As discussed in the last article, mending is the repositioning of fly line on the water to allow control over the effects of drag on the fly. Most commonly, mending is used to counter faster currents which form a belly in the line. Mending is used to create a “mirror image” belly in the line to control the effects of drag.
Creating the desired curve in the line is accomplished by lifting the line off the water with the rod tip and (at least for short mends) rolling the wrist in the direction of the intended mend. One of the keys to a proper mend is to lift the line with the rod tip before moving it laterally. A sideways move that does not lift line off the water will eliminate all slack, produce immediate drag, and draw the fly out of the fish’s feeding lane. (In fact, this is a useful striking technique when the angler has a lot of line on the water.) This lifting motion should preserve slack in the cast, so that the slack can be repositioned, rather than eliminated. It also allows the line to break the surface tension of the water, making it easier to move.
This common semicircular wrist motion will produce a wide, sweeping motion in the rod tip, and the following line will create a wide belly when the mend is made. It may be helpful to recognize mending as a modified form of casting, in which a loop of line is directed to a target. The common mending motion is much like the wide open stroke of a beginning caster, and the resulting shape in the line works fine at short range, where the length of the rod and the caster’s arm is sufficient to flop the line into position. Remember, however, that if the mend is being made right under the rod tip, the angler may be better off to approach the fish a bit closer and get in a position to reach across the problem current with the rod tip, so that mending may be unnecessary. A longer rod can be a big help in this situation.
If the mend needs to be positioned farther away from the caster, a different motion is needed. As Swisher and Richards point out in Fly Fishing Strategy, one option is to make a larger mend by forming a larger arc with the rod tip. This can be accomplished by raising the casting arm before rolling the wrist and hand over to form the mend. This exaggerated arc tends to create a larger – but very wide – belly in the line when the mend is made.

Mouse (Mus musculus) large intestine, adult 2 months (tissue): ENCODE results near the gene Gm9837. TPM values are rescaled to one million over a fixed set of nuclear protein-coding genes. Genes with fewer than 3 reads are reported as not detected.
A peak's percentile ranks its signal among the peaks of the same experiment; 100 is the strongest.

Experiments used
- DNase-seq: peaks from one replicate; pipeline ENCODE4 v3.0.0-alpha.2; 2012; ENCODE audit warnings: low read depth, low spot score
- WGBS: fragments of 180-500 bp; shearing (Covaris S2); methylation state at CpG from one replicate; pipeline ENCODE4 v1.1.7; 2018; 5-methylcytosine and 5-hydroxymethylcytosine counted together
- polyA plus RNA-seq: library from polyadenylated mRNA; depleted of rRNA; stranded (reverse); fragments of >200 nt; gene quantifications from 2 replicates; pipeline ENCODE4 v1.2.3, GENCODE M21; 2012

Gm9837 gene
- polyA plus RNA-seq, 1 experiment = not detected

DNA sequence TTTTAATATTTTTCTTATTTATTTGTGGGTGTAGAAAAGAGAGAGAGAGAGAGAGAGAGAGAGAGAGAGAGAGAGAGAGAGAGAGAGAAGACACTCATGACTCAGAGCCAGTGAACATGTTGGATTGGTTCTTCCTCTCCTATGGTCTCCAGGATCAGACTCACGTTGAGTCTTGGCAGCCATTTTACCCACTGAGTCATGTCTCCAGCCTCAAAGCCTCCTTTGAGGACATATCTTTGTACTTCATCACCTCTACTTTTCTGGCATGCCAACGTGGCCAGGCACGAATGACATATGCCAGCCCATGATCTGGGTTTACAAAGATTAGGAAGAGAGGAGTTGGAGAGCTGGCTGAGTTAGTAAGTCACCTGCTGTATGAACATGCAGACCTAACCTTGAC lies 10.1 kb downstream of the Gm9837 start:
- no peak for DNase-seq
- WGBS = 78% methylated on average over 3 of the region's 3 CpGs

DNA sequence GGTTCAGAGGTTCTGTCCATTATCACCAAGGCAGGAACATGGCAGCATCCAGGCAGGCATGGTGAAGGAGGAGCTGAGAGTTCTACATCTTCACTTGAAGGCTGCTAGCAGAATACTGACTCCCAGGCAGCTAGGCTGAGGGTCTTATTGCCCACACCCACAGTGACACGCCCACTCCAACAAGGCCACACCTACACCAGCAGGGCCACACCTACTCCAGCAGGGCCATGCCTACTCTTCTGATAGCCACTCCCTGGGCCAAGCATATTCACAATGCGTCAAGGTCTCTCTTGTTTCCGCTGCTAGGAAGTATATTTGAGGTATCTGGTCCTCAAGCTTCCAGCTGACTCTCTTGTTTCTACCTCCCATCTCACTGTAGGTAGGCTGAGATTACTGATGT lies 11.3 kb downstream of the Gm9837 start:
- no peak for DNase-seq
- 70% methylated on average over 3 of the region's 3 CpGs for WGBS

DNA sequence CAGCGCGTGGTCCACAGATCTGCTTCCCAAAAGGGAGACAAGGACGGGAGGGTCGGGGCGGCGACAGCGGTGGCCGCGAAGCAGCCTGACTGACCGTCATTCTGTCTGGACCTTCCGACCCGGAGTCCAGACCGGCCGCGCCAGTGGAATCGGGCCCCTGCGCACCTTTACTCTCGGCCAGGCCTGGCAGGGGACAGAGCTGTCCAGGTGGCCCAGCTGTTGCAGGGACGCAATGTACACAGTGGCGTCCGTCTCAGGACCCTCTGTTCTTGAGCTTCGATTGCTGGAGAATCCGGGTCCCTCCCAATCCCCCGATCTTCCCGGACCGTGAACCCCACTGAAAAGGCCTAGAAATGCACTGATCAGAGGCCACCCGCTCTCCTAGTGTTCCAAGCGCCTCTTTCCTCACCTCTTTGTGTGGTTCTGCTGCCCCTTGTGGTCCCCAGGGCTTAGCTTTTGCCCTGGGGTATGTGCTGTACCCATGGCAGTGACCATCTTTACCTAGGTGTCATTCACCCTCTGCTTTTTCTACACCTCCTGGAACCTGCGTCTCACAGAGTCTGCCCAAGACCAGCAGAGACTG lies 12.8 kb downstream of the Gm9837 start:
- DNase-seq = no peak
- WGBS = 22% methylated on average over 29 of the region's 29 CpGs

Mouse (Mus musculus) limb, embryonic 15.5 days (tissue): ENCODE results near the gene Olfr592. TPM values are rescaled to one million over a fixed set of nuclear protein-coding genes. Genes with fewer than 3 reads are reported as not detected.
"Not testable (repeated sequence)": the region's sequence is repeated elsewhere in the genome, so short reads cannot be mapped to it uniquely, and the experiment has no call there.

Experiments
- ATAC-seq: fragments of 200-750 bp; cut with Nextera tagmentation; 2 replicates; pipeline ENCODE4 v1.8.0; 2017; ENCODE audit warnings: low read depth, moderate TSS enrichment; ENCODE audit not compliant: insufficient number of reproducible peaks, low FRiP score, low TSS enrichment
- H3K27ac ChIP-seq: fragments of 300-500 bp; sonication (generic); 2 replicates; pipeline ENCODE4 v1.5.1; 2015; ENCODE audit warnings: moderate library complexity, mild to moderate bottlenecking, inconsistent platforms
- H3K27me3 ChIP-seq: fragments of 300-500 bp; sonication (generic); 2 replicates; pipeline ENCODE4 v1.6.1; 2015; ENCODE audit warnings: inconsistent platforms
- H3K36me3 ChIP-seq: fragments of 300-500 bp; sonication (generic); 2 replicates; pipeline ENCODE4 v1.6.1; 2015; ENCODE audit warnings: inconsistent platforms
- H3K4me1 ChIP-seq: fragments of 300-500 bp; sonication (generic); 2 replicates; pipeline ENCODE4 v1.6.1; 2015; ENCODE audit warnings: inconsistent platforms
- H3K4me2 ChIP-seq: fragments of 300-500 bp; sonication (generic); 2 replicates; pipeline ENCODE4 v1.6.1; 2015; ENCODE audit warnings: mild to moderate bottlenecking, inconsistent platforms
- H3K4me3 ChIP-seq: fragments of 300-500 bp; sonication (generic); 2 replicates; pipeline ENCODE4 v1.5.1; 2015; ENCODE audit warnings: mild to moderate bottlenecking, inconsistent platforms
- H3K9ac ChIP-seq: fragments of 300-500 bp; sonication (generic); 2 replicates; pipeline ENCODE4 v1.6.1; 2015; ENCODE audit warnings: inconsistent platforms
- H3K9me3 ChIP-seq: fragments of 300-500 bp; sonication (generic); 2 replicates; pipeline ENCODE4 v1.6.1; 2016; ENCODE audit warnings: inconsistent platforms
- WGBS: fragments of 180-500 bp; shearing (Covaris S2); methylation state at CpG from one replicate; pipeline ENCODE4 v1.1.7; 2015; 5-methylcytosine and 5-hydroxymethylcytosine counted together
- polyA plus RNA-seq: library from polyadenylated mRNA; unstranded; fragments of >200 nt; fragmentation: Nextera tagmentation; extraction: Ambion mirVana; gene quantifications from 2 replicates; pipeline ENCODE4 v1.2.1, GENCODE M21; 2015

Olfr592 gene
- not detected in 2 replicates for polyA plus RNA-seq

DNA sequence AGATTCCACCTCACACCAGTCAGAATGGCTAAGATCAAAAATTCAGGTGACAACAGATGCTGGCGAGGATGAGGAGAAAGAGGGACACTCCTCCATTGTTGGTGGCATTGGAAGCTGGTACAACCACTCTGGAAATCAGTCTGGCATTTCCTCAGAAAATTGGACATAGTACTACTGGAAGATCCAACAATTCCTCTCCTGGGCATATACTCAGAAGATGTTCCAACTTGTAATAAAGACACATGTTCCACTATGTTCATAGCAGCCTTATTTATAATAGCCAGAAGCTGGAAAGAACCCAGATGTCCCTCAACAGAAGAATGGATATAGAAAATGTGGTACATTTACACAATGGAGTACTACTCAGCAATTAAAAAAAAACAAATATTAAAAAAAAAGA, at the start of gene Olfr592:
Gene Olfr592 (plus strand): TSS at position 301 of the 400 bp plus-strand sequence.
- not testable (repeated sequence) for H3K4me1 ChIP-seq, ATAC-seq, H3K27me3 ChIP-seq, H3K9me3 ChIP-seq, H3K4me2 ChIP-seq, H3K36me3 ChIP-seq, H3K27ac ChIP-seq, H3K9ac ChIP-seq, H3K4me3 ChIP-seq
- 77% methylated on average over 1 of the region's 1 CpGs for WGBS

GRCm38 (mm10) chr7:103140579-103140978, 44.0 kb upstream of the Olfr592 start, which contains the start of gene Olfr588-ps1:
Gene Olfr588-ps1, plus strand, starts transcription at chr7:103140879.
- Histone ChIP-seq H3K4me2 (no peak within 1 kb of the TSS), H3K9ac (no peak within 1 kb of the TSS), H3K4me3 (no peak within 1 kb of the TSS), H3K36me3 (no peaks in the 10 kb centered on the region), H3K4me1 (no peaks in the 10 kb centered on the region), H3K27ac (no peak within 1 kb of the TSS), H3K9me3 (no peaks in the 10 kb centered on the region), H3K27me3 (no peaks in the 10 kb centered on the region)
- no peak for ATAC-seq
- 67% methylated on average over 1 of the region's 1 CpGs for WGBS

A better approach for longer mends is to form a true casting loop in the line. After the initial lift is made, and the line is climbing away from the water’s surface, the rod tip should be driven parallel to the water in a line toward the mending target. As with roll casting and overhead casting, the smaller leading edge of the resulting elliptically-shaped loop is more efficient in achieving long distances and in fighting the effects of wind. With practice, the caster can “kick” the mend to varying distances, allowing the
mend to be placed on specific lines of current, even those a long distance from the caster. This is especially useful when deep water or strong currents precludes a close approach to the fish, a common situation on large Western rivers.
Stack mending is the technique of introducing additional slack to a presentation, “stacking” this extra slack on a single line of current. The common applications of this mending technique are on downstream angles. A downstream stack mend is sometimes called feeding or “shaking” line, as slack line is shaken through the guides onto the current line with a flip of the rod tip. When the cast is angled straight downstream (or nearly so), the tip is flipped vertically, so that the additional slack is deposited on the current directly beneath the rod tip.
This technique reaches its ultimate expression on California’s Fall River. On this large spring creek, wading is limited because of restricted access and deep undercut banks, so the standard technique is to fish from small prams, anchoring above pods of feeding fish, and presenting the fly almost straight downstream. This allows for very long drifts, but the angler should recognize that a point of diminishing returns is reached when the fly gets too far downstream. You may be able to shake the whole fly line through the guides, but once the fly gets too far away, seeing the rise and reacting quickly enough to strike the fish can be difficult.
If the angle of presentation is not straight downstream, the tip is driven horizontally, so that the line can be moved onto a current line to the side of the caster. As with mending a fixed amount of line, stack mends can be made with a simple roll of the wrist and hand, or by loading the rod and “kicking” a horizontal loop to longer distances. It takes practice to develop the feel to create enough tension to move the line yet introduce slack at the end of the move, but this advanced mending technique will produce good drifts in very difficult situations.
The keys to stack mending are to have all of the needed line stripped off the reel before starting to shake the line through the guides (rather than trying strip it off the reel as the stack mends are made) and to shake out a foot or two of slack line at a time. Trying to feed line at a continuous rate, rather than flipping it out a chunk at a time, almost always creates enough tension in the line/leader/fly system to produce drag. As discussed in the last article, it is critical to make a slack line presentation and then start the mending process before drag starts to set in.
In the next installment in this series, I will discuss some common problems in mending, and offer solutions to these problems. I will also make suggestions for practice to improve mending technique.